By our standards, the insurgents in Iraq and Afghanistan are unreasonable, spurning our efforts to re-build their society into a little America. We produce manuals and books, hundreds of pages long. Rational, logical, analytical. (Martin van Creveld suggests “smothering our enemies” by bombing them with the thousands of manuals that have been written about modern warfare. Truly horror from the sky.)
While we think and write, they send suicide bombers.
Who has tapped better into the irrational roots of war? Defensive war directly taps love of home, group, and family. Offensive wars are fueled by passion: the promise of booty, to expand the faith, etc.
We are fighting an offensive war without power of these primal drives. Perhaps that is one reason we are losing.
Liberation or Conquering a Colony?
Perhaps because his advice is directed towards tactical commanders, Kilcullen seldom mentions the governments of Iraq and Afghanistan. The locals, however, will sense this attitude, with disastrous effects. First, they will likely give “their” government even less respect. Second, our contempt for their sovereignty will brand us as imperialists.
The past hundred years proves, to the extent that history can prove anything, that locals will reject western armies when perceived as invaders – no matter how benign our intentions. This differs from Germany and Japan, whose populations for the most part accepted our right to be there both as a result of legitimate victory in war and then to defend against a common enemy, the USSR.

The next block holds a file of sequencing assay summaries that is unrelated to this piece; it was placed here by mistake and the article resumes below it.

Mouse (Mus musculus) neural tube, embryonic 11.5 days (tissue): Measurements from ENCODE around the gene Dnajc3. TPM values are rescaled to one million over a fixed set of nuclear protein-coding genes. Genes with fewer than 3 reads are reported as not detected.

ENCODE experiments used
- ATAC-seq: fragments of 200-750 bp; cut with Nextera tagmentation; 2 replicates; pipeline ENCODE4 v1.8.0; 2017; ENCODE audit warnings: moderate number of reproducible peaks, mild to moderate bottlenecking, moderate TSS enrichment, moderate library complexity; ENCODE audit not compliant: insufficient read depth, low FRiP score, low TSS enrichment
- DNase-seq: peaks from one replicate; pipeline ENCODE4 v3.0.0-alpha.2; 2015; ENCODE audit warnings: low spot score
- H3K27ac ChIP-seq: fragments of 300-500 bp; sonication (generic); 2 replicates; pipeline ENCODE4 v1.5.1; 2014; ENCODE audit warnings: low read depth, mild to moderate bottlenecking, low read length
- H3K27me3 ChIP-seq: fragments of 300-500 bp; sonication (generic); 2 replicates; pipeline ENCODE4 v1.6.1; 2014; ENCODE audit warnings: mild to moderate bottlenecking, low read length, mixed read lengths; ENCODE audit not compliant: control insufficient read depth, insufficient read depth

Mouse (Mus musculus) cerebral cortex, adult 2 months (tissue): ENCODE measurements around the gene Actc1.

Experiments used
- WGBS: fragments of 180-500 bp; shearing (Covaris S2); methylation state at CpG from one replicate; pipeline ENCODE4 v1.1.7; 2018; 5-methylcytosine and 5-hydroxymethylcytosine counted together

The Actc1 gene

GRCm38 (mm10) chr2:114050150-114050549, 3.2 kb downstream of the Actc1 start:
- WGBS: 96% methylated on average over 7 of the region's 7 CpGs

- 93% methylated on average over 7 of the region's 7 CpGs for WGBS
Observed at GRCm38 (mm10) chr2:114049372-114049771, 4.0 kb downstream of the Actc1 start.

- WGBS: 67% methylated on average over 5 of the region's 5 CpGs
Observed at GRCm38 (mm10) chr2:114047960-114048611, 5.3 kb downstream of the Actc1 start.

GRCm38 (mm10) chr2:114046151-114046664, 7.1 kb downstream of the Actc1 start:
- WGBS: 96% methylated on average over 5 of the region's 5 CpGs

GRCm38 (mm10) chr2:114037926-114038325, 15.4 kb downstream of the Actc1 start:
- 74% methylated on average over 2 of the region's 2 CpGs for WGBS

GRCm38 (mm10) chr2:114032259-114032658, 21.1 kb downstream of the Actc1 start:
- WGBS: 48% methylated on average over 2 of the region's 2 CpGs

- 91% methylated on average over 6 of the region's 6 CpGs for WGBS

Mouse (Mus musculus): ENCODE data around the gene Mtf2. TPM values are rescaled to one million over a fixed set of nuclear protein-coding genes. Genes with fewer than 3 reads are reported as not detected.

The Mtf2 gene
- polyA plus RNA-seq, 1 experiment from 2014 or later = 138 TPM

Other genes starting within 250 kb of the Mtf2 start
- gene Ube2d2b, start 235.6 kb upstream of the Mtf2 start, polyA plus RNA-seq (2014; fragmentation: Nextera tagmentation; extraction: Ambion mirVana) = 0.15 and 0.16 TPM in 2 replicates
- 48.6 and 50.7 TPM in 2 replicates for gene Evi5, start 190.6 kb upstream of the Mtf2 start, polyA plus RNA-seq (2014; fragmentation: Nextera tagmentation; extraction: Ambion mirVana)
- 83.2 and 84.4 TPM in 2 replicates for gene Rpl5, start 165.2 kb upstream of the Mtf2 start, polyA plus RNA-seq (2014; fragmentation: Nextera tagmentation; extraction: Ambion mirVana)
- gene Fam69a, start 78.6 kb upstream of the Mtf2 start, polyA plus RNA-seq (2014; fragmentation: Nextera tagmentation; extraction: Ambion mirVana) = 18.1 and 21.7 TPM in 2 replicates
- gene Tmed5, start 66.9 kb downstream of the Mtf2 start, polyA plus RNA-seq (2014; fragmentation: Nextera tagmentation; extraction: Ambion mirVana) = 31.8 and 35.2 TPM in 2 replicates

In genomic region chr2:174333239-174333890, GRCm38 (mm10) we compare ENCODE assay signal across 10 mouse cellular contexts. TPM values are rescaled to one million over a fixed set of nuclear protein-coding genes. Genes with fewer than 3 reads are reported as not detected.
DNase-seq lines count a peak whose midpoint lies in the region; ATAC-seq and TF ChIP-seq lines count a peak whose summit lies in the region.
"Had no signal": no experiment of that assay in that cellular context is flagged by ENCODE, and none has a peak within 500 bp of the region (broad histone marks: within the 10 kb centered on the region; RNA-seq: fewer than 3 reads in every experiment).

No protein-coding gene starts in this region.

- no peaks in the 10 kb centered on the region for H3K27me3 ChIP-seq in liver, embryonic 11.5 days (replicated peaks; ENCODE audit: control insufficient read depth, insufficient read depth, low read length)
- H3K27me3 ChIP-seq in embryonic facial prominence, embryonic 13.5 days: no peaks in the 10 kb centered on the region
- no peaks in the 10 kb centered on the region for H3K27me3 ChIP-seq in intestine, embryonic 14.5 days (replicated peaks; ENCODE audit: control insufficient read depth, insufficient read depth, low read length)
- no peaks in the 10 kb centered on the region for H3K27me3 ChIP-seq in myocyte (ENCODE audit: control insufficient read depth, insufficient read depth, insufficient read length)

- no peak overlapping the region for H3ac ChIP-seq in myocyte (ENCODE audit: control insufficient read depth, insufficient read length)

The large permanent bases in the Iraq desert, which we built at a cost of many billion dollars, suggest that the insurgents’ fears are well founded – that Stratfor was correct, that the US from the beginning planned to stay in Iraq, install a puppet government, and use Iraq as an “unsinkable aircraft carrier” from which to project military power across the Middle East.
Fourth generation warfare has become the primary form of war in the 21st century. As the Iraq War has shown, we do not know how to win such conflicts. Despite our wealth and power, we are losing both wars in the Middle East theater.
Kilcullen shows how western peoples have brought to bear on this problem an even greater strength: our free, competitive intellectual climate. Formally, it is called the Delphi method. People write proposals, which circulate and receive intense review. As scientists know, even failure moves us forward by showing us what does not work.
Eventually we find a solution. I doubt al-Qa’ida has anything like this.
Analysis of Kilcullen’s work suggests that the defense has again become the strongest form of war, fought at home or abroad only when assisting strong local forces. Here is the germ of an insight that might produce a successful strategy for America in the 21st century.
Stay tuned to DNI for additional chapters in this series. At some point we will get to those describing how to end these wars, and after that, ways America can win at 4GW.
Please send your comments and corrections on this article to
Also, my thanks to the participants of the Small Wars Council, whose criticisms were so helpful in refining this article. This site deserves attention by anyone seeking information or discussion about the small wars that dominate today’s military scene.
His other works are of even greater depth and insight. Please email me if you would like to see them discussed in this series of articles.
Three Pillars of Counterinsurgency
Countering Global Insurgency
Fabius Maximus was the Roman leader who saved Rome from Hannibal by recognizing its weakness and the need to conserve and regenerate. He turned from the easy path of macho “boldness” to the long, difficult task of rebuilding Rome’s strength and greatness. His life holds profound lessons for 21st Century America.